Back to school jitters may have different meaning in the COVID era.
After more than a year of pandemic disruptions, families are heading into the next school year worried about COVID's looming impact on students, according to the University of Michigan Health C.S. Mott Children's Hospital National Poll on Children's Health.
Top of mind for many: a possible repeat of virtual school, falling behind academically and problems connecting with friends as well wanting to know vaccination rates among teachers and students to feel safer.
COVID wreaked havoc on many families' school experience last year, with parents and kids navigating unpredictable changes in the learning environment and new social, emotional and academic challenges. Our report suggests that those experiences left a mark on students and families, influencing their views and concerns about the upcoming school year."
Sarah Clark, M.P.H., Mott Poll Co-Director
The nationally representative Mott Poll report is based on responses from 1,669 parents with at least one child age 7-18.
COVID worries linger into the next school year
For many children and teens, last year's back to school season meant starting a new grade at kitchen tables and meeting classmates and teachers on screens. For others, the school year came with plexi glass dividers in classrooms, eating lunch at desks and facing COVID exposure quarantines.
But these transitions impacted different students in different ways, the poll suggests. Over half of parents rate at least one aspect of the 2020-2021 school year as worse than the prior year – 25% on academic performance, 36% on connections with teachers, 40% for the impact on relationships with other students, and 32% for general attitude.
Meanwhile, a third of parents cited at least one area that was better for their child during the pandemic: 24% for school performance, 19% for teacher connections, 14% for peer relationships, and 17% for attitudes about school.
Parents whose child had mostly virtual school, however, rated more aspects of the last school year as worse, compared to parents whose child had little virtual school. Twenty-six percent of parents also report their child is worried about having to do virtual school again – a warranted concern as outbreaks stemming from the contagious Delta variant are already prompting some schools to return to virtual formats.
"Establishing a successful virtual learning environment was challenging for many families. This may have been particularly true for those with technical barriers, students with special needs and those whose home environments didn't offer quiet and comfortable spaces to learn," Clark said.
"For some children, the decreased level of interaction with teachers also required more supervision or assistance from parents throughout the school day – which could be especially challenging for those working from home themselves."
Outlooks for the 2021-2022 back to school season
In addition to concerns about returning to virtual learning, parents say their child's worries for the new school year also involve feeling comfortable around larger groups of children (24%), being behind on academics (22%), and getting along with friends (22%).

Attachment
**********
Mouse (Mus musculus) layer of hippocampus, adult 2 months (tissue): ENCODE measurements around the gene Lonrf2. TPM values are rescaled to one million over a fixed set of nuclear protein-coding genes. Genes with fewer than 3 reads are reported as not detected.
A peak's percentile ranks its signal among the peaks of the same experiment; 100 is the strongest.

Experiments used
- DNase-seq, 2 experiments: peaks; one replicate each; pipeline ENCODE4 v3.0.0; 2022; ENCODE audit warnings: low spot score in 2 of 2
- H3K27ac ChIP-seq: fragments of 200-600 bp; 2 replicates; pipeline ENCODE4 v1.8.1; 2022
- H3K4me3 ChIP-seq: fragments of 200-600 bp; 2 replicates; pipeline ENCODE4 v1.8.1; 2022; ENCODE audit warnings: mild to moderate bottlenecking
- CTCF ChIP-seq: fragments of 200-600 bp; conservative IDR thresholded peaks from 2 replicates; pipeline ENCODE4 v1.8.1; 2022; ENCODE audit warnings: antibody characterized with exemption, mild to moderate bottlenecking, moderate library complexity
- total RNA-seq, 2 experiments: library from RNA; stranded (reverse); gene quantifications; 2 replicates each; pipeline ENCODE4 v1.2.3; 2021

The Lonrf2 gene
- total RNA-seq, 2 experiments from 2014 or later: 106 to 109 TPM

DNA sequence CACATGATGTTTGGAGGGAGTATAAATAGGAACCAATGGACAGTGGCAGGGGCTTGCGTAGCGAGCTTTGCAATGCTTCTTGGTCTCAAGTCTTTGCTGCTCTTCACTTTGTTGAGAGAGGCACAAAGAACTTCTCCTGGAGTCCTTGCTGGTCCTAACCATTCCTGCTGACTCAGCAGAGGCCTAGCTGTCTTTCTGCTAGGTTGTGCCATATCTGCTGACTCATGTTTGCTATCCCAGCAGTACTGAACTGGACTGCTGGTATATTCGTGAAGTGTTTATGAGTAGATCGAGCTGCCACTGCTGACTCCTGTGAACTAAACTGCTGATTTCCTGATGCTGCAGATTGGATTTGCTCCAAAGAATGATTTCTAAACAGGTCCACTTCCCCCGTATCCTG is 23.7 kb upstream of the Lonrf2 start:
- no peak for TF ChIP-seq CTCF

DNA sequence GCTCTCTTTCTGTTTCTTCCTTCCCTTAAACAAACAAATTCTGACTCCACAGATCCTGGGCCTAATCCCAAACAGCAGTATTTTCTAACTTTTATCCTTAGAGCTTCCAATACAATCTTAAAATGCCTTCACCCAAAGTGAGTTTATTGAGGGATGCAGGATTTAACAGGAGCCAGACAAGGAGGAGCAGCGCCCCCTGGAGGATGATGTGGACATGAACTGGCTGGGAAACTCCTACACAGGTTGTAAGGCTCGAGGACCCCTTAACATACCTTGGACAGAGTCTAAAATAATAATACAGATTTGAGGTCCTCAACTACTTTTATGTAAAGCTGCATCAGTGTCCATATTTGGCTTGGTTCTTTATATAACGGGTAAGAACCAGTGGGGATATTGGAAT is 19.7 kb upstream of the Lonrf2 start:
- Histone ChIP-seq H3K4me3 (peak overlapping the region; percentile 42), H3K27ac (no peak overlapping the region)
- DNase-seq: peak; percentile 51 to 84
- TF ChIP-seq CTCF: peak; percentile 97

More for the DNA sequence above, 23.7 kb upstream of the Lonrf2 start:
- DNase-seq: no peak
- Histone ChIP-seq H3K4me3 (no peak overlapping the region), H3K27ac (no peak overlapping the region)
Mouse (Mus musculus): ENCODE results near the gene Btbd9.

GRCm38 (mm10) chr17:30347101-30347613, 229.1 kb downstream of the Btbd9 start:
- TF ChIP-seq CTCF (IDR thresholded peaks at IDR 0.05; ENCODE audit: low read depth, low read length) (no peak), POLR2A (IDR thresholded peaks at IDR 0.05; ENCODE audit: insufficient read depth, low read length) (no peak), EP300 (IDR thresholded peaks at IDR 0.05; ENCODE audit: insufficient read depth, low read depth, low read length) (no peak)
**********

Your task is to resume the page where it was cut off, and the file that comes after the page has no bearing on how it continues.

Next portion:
"It's likely that many children may need time and additional support to catch up in some academic areas that they did not fully grasp in the last school year," Clark said, suggesting parents ask teachers for suggestions on supplementary work.
"Some children and teens who may have avoided social anxieties or conflicts during virtual school may also need support transitioning back to traditional in-person school," she added.
Parents polled noted that the challenges of the 2020-21 school year were more difficult due to increased stress – their own and their child's – as well as uncertainty about how to implement virtual learning.
Still, looking ahead, many feel very confident that they will know how to help their child be successful with school in the upcoming year (51%), bounce back when things don't go well (47%), and deal with peer problems (44%).
Many kids may have positive outlooks as well, with 41% of parents saying their child is more enthusiastic about the 2021-22 school year while 16% are less enthusiastic, and 43% feel about the same.
62% of parents would feel safer with higher school vaccination rates
As COVID cases surge again across parts of the country, about three in five parents of middle- and high-school students also say their child would feel safer if most students and teachers were vaccinated against COVID. And most families want to know how many aren't vaccinated.
But only one in five say this information would affect their decision about having their child attend in-person school.
"Many families would feel safer knowing their school has a high vaccination rate," Clark said.
"But some may feel that the potential negative impacts of not attending in-person school outweigh risks from unvaccinated individuals. Parents may also believe that they can minimize that risk by having their child get a COVID vaccine."
She suggested parents and students ask questions about their school's COVID mitigation measures, so they know what to expect and how to prepare. Many experts and several organizations, including the Centers of Disease Control and Prevention and the American Academy of Pediatrics recommend universal indoor masking for all teachers, staff, students, and visitors to K-12 schools, regardless of vaccination status, as well as other prevention strategies.
"Parents will want to learn about school policies related to masks and social distancing, and then talk with their child about how to navigate the school environment to feel as safe as possible," Clark said.